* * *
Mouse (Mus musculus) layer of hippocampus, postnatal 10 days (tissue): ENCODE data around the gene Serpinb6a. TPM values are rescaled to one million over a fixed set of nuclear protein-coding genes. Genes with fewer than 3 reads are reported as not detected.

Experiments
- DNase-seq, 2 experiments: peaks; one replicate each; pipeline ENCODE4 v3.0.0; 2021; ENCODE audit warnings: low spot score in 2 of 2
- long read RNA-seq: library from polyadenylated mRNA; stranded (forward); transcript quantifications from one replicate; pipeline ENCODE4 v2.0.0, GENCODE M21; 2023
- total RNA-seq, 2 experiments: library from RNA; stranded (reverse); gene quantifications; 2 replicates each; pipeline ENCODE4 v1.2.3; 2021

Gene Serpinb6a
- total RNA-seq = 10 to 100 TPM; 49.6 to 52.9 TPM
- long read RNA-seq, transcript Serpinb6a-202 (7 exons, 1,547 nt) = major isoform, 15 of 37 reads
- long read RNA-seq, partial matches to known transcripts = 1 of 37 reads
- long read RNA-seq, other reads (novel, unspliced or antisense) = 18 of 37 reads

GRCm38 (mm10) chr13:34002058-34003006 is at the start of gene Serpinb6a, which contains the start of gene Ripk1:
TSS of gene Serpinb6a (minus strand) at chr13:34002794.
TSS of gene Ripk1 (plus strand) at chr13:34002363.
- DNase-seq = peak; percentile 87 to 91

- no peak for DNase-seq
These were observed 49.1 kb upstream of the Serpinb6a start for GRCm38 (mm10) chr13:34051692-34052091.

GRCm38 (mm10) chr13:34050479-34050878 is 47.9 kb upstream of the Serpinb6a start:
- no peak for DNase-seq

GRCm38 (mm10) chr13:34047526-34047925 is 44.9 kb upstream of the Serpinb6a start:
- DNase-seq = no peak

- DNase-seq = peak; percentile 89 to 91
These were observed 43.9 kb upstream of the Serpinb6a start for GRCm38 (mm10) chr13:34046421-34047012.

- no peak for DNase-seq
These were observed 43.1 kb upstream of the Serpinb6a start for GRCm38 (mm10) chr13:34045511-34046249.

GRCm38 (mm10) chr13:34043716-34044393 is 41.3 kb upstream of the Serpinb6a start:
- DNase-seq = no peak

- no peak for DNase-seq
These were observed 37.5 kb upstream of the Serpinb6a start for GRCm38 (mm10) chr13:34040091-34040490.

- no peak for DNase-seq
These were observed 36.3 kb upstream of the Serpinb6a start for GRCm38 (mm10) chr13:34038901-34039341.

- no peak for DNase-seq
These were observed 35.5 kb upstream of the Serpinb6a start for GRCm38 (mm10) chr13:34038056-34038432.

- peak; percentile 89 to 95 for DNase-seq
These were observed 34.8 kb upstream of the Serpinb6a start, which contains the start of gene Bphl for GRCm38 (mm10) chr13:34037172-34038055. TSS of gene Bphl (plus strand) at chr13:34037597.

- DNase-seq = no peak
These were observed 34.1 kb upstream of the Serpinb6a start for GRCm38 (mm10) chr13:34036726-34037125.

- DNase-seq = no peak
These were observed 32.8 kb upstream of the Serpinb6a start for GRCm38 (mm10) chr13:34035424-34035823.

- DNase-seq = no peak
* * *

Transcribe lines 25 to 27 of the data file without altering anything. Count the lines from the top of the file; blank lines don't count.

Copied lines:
GRCm38 (mm10) chr13:34043716-34044393 is 41.3 kb upstream of the Serpinb6a start:
- DNase-seq = no peak

- no peak for DNase-seq